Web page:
7. curtg

    curtg Member

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    Location:
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    I post a detailed plan stating what has to go and in what order. While it is hardly ever read, it gives me credibility as the leader. Leadership is what keeps things safe. No one is allowed to just start pulling things apart. I slow the eager beavers down by not letting anything be touched until after the group meeting where I discuss the plan and assign team leaders.

    My team leaders are the 'carpenters' who built the set. Teams will have a tool operator, a couple of holders, and movers. Ideally, the team leader will serve as a holder. 'Holder' is my term for those who keep things like flats from falling during assembly and disassembly. During teardown holders are the best position to direct the tool operators and movers. Tool operators are the kids (young and old) who have to run the screw guns. Movers carry the pieces off the stage for further processing areas or storage.

    I plan around avoiding conflicts with props, sound, and lighting. I assign areas where these crews can do their work. Generally, props and easily accessed sound and light equipment are removed from the stage before I hand out power tools. I also emphasize disassembling things on the ground. Hence, my teams will move wall sections to processing areas for further disassembly. Not only does this keep people off ladders, it gives me faster access to platforms.

    Set materials are organized and bundled before being moved into storage.

    The leadership challenge. Volunteers can not be ordered about. If you plan is not being followed, but your objective is being met, go with the flow. Be gracious, ask questions make suggestions. Chances are you will both learn something. Volunteers like to know the why behind the instructions.
     
  8. bobgaggle

    bobgaggle Well-Known Member

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    Occupation:
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    so true, if you have even the wrong tone in your voice, then people will just walk out. That's why my director has everyone sign a contract before the show is cast that if they receive a part in the show, they are obligated to attend strike.
     
  9. Van

    Van CBMod CB Mods Premium Member

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    Occupation:
    Project Manager, Stagecraft Industries, Inc.
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    Hence the reson I always have at least two buckets on stage one labelled Hardware, one labelled Trash. Hardware bucket is for all the hinges, keepers, etc. the trash bucket is for torn up hinges, and screws. I have a a huge pet peave about used screws. Believe me I'm the biggest packrat in the world, I save everything and I believe it's a huge responsibility of our industry to do as much recycling as we possibly can, but I refuse to reuse screws. I throw them in with my steel recycling in the metal shop. once a drywall screw has been used once, it's neck has been subjected to enough torsional stress to cause it to fail the next time you try to drive it. I hate snapping off screws in my sets. Whew! cab you tell I hate re-using screws ?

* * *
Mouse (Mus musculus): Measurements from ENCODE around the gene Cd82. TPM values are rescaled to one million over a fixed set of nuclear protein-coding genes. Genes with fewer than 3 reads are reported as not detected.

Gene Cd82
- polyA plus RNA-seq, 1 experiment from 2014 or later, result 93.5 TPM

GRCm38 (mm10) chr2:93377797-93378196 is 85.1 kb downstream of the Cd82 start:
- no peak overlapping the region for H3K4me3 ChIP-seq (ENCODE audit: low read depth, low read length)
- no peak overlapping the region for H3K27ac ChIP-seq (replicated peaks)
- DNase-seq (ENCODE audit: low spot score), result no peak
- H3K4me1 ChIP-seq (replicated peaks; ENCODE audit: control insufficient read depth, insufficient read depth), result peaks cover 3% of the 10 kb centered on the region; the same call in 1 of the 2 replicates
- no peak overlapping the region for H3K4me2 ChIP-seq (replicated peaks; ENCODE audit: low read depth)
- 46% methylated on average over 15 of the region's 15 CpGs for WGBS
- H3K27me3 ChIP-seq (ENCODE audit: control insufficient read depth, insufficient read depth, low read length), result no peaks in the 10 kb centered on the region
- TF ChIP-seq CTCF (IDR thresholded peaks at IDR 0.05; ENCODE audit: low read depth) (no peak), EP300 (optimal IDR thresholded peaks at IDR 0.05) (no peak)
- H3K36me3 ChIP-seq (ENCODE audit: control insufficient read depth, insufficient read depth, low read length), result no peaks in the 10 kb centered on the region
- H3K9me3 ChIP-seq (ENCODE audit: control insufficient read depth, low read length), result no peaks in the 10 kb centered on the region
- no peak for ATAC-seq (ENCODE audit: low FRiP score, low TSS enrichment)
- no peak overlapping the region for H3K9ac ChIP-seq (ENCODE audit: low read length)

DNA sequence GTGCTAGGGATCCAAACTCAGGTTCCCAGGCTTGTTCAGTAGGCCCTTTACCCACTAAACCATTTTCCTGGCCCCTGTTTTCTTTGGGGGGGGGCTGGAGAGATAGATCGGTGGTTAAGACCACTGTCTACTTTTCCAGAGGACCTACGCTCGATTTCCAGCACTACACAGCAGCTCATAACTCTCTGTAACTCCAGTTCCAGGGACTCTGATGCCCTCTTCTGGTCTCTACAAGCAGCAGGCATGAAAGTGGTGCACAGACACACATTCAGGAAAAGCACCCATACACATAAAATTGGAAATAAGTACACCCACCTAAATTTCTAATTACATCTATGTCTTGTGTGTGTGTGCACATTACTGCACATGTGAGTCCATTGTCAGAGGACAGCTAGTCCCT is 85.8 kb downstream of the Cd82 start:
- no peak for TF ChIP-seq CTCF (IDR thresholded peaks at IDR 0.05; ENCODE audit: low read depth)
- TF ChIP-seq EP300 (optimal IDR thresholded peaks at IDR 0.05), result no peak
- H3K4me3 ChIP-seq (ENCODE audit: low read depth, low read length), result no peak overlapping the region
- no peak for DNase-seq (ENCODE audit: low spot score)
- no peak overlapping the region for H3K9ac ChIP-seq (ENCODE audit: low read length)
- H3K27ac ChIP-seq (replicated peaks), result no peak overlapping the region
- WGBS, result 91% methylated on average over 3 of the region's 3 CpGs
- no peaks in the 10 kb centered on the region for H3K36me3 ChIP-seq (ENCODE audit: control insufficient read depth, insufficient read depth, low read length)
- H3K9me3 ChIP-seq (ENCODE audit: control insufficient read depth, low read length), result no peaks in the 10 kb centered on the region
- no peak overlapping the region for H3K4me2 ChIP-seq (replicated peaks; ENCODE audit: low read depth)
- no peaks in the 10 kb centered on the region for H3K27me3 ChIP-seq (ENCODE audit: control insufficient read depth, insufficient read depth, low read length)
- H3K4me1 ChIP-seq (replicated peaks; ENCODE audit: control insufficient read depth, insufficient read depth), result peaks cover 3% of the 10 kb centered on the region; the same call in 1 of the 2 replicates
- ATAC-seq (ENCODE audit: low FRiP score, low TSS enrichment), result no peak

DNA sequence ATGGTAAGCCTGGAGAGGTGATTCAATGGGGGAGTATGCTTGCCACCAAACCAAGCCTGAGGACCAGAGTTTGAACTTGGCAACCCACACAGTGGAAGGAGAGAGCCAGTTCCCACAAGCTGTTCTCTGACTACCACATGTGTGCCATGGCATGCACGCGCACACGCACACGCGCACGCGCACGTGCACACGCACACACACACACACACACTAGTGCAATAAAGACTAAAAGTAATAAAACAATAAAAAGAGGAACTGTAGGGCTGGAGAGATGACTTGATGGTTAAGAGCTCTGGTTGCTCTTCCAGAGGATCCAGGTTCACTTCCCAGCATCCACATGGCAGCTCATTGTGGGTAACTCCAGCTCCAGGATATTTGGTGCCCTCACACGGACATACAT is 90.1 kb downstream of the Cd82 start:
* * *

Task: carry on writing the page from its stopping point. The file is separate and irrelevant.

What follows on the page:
10. rosabelle334

    rosabelle334 Member

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    Well, usually their ok, if you're talking putting a regular 1 5/8 screw into something like pine and covering it with Gaffers tape, they come out ok for me. Its when you get into stuff that will strip the screw when you try and take it out - thats the problem.
     
  11. soundop

    soundop Active Member

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    Get as much down before the actors get back, we had 2 actors knock out load bearing supports on a 2 story building people were working on, the people on it jumped on the ladder as soon as they relized the now ex-actors didnt listen to them say stop, also i got a good chunk of my arm taken off due to a trash can that was thrown threw the air, so we take down as much as we can asap
     
  12. curtg

    curtg Member

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    I have gone in early to take apart difficult parts before the volunteers show up. It is a very good strategy. The catch is my job is to lead. When I pick up a tool I lose control. Safety depends on leadership.

    I am gracious when my objectives are being met contrary to how I would like the work to be done. It takes awhile for newbies to recognize that my system is more efficient. Most people really like working for me.

    I stop everything and throw a real fit if anyone does something dangerous. I let people see my anger, then I gather everyone around and restate the goals, emphasizing safety, and then I apologize for losing my temper, again emphasizing my concern for their safety. I then state to the guilty parties that I appreciate their efforts, that I want them to benefit from my experience, and they should work more closely with me.

    My 'tantrums' sober people up. I do not believe I have lost any volunteers. Rather, people like working for me because I am concern about them.